Step by step, throughout the 80's the young guns, led by people like Karl Rove began to dismantle institutions that had existed since the Depression.  All of the protections that were put in place after the Crash of 29 were lifted, and Wall Street again returned to a free wheeling casino.  And this made the Boomers rich.

They even subverted the teachings of the Christian Church to validate their selfish worldview.  The Prosperity Gospel is a product of the Boomers, and teaches that God wants you to be rich, and if you are not rich, then you are evil and God has turned His Grace from you.  This way, they can feel smugly satisfied with their own goodness as they look at all they have.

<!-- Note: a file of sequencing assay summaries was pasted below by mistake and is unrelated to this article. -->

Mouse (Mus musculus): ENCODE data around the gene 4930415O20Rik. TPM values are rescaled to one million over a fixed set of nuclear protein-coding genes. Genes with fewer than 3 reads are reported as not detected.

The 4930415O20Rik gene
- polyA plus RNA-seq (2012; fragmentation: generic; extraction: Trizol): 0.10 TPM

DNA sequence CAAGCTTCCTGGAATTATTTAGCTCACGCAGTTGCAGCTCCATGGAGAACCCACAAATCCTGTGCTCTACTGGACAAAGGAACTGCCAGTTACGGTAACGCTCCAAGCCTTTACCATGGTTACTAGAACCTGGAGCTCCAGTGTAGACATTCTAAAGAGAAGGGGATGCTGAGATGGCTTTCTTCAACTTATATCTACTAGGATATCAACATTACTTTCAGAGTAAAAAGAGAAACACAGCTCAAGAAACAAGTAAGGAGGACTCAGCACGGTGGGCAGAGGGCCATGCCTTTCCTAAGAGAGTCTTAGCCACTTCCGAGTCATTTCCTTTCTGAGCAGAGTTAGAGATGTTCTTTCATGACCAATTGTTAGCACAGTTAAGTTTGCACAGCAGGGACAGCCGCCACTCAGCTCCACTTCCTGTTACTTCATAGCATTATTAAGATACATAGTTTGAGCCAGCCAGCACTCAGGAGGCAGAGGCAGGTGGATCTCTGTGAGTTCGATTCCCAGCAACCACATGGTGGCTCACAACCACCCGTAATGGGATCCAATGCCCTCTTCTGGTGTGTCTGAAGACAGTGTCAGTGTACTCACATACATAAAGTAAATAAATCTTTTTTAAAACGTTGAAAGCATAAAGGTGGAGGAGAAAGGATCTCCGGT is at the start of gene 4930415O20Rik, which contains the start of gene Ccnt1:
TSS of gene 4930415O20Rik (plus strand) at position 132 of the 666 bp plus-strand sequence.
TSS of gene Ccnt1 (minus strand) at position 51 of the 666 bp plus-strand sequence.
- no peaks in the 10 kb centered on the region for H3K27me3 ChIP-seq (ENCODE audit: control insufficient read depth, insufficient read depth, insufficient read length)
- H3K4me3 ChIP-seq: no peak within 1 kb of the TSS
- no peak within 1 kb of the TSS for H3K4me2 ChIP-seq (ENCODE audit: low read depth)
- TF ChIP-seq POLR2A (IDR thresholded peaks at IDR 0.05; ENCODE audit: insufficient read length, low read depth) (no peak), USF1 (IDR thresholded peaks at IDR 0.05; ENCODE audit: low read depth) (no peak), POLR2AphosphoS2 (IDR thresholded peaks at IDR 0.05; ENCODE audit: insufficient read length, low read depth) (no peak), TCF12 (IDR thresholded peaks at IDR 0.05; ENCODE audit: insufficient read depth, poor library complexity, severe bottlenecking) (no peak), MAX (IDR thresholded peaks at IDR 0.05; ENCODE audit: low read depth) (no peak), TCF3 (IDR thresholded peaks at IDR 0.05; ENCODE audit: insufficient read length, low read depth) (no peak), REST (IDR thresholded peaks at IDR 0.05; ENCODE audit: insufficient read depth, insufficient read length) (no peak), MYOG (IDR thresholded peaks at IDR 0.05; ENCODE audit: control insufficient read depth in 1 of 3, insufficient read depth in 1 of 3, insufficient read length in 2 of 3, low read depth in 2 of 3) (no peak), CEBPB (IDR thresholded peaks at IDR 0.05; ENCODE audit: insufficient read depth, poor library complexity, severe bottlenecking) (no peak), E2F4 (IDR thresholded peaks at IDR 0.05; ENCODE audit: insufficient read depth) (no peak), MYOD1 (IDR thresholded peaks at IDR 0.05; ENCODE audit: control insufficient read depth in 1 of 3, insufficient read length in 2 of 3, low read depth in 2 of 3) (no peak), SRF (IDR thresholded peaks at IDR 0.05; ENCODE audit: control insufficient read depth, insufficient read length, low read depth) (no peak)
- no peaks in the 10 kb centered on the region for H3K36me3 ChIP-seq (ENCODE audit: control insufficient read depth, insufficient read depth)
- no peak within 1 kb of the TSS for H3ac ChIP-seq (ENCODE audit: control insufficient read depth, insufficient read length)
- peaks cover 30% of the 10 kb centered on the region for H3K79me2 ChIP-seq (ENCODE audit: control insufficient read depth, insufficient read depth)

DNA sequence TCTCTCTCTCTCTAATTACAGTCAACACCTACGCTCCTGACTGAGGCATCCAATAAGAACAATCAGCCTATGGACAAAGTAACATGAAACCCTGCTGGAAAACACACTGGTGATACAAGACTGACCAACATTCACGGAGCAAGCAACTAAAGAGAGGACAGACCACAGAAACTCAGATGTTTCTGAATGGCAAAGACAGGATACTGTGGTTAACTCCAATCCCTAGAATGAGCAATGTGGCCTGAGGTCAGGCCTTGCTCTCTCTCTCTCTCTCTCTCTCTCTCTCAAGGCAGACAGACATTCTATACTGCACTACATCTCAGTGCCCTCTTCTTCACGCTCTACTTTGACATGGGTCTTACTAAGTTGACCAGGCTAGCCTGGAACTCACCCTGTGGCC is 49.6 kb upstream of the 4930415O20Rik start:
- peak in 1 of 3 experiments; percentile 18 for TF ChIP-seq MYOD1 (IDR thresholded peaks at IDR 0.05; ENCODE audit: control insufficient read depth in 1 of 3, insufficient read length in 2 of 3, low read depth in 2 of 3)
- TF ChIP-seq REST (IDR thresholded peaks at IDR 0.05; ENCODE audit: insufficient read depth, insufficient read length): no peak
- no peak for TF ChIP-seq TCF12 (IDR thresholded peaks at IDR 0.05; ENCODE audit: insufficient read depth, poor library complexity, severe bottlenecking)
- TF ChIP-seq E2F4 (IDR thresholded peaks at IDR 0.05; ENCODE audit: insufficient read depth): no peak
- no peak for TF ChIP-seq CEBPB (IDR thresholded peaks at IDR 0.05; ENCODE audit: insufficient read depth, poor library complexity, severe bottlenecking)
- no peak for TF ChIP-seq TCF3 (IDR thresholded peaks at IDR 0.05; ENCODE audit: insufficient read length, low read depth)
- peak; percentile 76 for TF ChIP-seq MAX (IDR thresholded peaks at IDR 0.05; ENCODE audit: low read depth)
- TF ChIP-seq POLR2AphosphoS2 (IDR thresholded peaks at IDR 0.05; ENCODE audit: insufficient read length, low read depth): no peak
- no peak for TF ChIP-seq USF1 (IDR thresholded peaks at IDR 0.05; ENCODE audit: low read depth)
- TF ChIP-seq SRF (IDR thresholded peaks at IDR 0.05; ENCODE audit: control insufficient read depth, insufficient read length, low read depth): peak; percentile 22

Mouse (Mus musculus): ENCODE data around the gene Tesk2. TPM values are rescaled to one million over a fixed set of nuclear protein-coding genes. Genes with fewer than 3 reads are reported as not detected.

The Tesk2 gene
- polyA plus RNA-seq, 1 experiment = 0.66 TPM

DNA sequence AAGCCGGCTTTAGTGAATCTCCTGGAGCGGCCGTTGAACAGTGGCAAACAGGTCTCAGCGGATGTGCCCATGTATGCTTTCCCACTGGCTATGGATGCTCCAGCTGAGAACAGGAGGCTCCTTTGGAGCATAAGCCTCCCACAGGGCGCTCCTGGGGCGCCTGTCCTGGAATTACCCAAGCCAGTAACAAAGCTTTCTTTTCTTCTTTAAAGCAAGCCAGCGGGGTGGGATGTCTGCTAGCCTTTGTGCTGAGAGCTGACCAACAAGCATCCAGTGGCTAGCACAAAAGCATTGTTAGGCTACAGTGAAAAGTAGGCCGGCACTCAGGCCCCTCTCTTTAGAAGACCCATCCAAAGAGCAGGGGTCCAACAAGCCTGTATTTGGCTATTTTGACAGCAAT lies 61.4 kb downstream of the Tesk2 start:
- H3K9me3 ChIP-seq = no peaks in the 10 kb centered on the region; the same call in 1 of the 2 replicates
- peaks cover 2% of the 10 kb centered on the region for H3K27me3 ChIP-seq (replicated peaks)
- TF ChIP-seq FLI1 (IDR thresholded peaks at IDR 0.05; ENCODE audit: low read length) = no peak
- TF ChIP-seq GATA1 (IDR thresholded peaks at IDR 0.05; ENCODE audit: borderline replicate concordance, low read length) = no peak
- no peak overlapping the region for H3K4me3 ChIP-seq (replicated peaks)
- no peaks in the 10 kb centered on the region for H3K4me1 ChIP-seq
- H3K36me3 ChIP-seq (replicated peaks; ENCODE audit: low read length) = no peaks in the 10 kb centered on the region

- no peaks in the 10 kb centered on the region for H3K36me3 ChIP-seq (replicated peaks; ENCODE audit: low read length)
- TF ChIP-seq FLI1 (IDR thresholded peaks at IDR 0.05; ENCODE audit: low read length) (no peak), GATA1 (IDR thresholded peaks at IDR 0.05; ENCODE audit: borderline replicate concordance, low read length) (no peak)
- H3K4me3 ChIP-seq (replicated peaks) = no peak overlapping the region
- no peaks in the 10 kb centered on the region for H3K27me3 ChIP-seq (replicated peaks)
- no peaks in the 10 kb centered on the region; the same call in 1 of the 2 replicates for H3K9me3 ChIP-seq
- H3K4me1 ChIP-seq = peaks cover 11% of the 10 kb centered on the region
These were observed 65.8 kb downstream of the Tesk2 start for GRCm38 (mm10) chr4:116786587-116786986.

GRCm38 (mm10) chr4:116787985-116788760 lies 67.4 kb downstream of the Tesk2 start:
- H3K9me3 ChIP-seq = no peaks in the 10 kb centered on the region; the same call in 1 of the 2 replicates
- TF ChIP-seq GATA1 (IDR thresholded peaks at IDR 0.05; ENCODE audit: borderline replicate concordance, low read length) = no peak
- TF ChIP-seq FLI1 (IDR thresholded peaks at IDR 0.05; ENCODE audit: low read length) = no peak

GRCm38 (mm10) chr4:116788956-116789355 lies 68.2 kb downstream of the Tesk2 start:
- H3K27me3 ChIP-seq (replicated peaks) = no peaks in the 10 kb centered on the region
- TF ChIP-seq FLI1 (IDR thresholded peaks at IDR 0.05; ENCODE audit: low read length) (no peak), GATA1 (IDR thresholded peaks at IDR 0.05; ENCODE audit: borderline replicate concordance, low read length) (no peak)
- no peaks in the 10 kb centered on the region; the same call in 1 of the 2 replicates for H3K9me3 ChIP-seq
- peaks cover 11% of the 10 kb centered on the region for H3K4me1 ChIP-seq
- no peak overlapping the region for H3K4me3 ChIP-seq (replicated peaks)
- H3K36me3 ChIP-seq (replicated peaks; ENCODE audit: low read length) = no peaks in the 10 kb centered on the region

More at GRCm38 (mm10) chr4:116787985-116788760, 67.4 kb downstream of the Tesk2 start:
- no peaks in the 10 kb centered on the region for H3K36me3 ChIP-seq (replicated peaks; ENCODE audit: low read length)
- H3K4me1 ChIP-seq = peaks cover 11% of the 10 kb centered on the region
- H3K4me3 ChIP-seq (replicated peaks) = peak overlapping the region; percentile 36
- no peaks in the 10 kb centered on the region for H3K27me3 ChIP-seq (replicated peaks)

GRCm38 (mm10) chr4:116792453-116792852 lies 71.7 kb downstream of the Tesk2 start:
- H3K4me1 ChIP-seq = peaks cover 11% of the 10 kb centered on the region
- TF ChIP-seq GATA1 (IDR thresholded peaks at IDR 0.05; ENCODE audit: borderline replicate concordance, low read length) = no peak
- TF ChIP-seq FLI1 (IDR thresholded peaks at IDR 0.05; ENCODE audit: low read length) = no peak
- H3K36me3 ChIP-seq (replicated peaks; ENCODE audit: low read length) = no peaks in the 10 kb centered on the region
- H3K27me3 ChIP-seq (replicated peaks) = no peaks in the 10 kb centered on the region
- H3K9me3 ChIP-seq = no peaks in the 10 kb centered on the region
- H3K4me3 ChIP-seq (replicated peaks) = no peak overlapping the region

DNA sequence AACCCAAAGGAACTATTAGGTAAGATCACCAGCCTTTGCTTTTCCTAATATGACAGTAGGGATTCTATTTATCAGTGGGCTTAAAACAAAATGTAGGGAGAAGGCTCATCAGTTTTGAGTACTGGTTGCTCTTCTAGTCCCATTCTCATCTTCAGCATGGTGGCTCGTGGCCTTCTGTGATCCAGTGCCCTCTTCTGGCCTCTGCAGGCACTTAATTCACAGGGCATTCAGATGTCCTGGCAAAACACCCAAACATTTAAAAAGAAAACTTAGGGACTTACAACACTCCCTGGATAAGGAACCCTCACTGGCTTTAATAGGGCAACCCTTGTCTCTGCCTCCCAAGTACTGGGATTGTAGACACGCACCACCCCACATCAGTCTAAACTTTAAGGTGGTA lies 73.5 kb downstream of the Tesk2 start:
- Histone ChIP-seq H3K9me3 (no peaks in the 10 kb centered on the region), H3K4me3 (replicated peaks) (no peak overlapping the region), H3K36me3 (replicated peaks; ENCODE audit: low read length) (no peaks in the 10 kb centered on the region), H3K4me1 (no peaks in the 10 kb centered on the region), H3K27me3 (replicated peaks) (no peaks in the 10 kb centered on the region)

But rather than follow in their parent's footsteps and sacrifice for their children and for their futures, they piled on loan debt on their kids while they vacationed in Belize.  The Boomers have the lowest rate of savings of the modern era, and the highest debt, while still raking in the bulk of the wages.  (And in this, Gen X again exceed the previous generation, investing in 401K plans, IRA's and generally being pretty frugal.) 

Further, unlike previous generations, the Boomers have declined to step off of center stage and allow the youth to begin to take the reigns.  They cling to jobs, locking younger people out of lucrative careers.  They insist on remaining the target demographic, leading the TV to be filled with ads for Viagra and Lexuses rather than ads for diapers and Priuses.  And ironically, the generation that got its start on the public stage protesting war became the biggest cheerleaders for perpetual war.